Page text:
How Roles Can Screw Us Up, and How to Escape Them

Think Different

By Cathy Eck


Roles 101

I really enjoyed my ex-husband’s father.  When everyone went off to church on Saturday night or Sunday morning, we would turn off the television, drink an icy cold Iron City, and laugh at our stupid stories.  He was alive, smart, and so much fun.  He was healthy and vibrant.  But the minute the door opened and the family returned, he was an actor who had been signaled to get his ass on stage.  He became a sick, old man who never amounted to anything.  His shoulders dropped.  His back hurt.  His smile turned into a frown, and he would quickly turn on the television.  He had a long-standing role in that family; there was nothing I could do to stop him from playing it or to convince my husband that I knew a different man than he did.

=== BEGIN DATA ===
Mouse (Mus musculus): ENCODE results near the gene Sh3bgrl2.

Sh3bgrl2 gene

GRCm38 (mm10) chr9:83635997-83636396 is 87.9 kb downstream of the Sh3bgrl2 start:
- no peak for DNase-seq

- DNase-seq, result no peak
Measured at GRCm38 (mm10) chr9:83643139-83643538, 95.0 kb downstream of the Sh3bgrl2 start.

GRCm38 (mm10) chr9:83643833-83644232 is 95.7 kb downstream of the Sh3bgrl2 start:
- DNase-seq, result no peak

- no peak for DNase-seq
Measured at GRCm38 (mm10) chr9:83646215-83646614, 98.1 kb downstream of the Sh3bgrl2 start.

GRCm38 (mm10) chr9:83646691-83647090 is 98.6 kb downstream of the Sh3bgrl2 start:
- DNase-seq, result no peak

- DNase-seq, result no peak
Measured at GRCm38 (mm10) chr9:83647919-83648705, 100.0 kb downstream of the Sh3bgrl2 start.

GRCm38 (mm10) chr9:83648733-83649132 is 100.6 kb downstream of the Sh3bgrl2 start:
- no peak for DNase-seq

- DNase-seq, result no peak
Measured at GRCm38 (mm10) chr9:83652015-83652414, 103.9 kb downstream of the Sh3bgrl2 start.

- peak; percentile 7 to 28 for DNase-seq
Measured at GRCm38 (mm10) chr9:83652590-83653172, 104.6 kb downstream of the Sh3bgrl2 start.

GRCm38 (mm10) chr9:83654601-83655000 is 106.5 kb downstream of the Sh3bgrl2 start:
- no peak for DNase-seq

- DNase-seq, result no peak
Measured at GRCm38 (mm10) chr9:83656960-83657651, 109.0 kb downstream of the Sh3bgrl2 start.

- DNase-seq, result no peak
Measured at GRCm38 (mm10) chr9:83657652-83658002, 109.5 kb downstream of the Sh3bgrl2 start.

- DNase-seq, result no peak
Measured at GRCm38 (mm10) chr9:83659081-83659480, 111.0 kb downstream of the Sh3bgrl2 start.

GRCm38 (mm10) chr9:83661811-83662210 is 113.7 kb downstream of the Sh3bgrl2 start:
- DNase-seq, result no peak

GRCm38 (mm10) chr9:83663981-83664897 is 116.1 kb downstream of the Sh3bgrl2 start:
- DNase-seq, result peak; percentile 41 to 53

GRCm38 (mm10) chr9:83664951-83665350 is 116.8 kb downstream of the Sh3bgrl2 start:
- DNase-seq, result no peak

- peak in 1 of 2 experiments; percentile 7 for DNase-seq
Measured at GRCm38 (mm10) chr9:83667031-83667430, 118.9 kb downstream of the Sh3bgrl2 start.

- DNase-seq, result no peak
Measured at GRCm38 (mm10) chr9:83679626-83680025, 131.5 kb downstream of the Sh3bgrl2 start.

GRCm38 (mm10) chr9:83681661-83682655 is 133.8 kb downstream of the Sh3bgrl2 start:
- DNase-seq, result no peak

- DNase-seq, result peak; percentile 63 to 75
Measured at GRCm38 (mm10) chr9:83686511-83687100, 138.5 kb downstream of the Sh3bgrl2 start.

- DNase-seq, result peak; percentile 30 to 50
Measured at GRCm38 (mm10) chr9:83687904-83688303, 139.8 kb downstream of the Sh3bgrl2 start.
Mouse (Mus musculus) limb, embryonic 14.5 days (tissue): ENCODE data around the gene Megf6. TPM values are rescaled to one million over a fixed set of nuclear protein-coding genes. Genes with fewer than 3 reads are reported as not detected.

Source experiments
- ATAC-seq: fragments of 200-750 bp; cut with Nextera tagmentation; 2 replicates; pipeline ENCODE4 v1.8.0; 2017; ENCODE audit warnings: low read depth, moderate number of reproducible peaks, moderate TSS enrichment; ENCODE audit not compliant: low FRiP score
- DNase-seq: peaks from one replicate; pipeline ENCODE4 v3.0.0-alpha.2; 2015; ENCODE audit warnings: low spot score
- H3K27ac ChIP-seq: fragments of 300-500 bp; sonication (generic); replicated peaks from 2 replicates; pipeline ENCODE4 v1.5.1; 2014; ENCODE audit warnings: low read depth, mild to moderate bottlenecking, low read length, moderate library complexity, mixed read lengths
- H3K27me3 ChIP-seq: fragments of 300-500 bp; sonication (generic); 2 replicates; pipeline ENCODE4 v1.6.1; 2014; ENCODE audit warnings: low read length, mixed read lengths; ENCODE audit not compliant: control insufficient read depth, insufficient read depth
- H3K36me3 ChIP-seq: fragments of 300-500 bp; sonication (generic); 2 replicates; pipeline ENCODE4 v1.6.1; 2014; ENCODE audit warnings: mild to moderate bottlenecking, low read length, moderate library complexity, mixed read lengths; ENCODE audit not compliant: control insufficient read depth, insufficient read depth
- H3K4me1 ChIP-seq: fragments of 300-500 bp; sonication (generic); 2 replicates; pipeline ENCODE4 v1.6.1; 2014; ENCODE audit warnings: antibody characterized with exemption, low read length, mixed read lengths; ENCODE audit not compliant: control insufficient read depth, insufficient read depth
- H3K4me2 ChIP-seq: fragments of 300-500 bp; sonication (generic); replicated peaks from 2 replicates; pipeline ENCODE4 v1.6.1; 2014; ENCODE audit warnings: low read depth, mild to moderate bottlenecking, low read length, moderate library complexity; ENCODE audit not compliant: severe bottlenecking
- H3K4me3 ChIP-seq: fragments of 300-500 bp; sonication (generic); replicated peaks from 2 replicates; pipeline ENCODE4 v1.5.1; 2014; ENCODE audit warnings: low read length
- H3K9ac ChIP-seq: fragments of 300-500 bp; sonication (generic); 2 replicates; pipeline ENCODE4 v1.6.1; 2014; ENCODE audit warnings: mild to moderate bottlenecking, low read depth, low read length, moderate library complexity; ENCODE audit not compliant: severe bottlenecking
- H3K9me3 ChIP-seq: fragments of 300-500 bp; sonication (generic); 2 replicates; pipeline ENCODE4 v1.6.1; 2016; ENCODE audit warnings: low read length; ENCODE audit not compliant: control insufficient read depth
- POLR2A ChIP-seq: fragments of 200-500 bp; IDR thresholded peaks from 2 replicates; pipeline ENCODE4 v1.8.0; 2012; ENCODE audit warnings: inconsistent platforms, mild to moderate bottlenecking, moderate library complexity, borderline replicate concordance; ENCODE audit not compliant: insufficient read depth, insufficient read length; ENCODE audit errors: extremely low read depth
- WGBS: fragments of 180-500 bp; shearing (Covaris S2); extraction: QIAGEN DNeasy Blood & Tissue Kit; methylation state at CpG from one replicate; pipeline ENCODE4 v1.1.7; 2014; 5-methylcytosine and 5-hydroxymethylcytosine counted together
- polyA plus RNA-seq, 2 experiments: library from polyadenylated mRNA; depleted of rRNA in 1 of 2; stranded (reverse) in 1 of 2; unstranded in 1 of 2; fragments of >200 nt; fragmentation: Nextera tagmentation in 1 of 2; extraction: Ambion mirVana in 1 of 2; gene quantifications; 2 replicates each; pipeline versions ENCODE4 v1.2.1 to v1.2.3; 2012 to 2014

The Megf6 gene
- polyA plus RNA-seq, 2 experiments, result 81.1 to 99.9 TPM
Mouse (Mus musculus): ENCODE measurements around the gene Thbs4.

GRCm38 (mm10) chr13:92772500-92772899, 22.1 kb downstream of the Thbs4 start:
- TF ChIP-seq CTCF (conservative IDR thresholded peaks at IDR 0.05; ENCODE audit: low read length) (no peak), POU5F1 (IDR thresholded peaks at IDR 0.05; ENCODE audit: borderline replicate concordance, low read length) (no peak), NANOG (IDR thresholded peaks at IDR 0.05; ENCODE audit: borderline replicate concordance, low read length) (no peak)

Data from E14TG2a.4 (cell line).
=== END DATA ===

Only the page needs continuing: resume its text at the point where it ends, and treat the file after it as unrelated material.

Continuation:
After enough time, I too would fall into a similar dreadful role that I couldn’t escape.  But I was like Andy in “The Shawshank Redemption.”  I was willing to chip away a little each day until I found my way back to freedom.  I learned about roles, and how deadly they can be, from observing my husband’s family.  I’d guess that the leading cause of death is giving up because you can’t escape an unwanted role.

We might have a good white-sheep role like the cute one, funny one, or smart one.  Or we could be a black sheep role like the sick one, negative one, or loser.  Roles are constructed with labels; once people associate us with a particular label, they’re often very slow to let that label go.  They don’t notice when we change; and we often feel like we’re stuck in Shawshank prison with little hope for parole.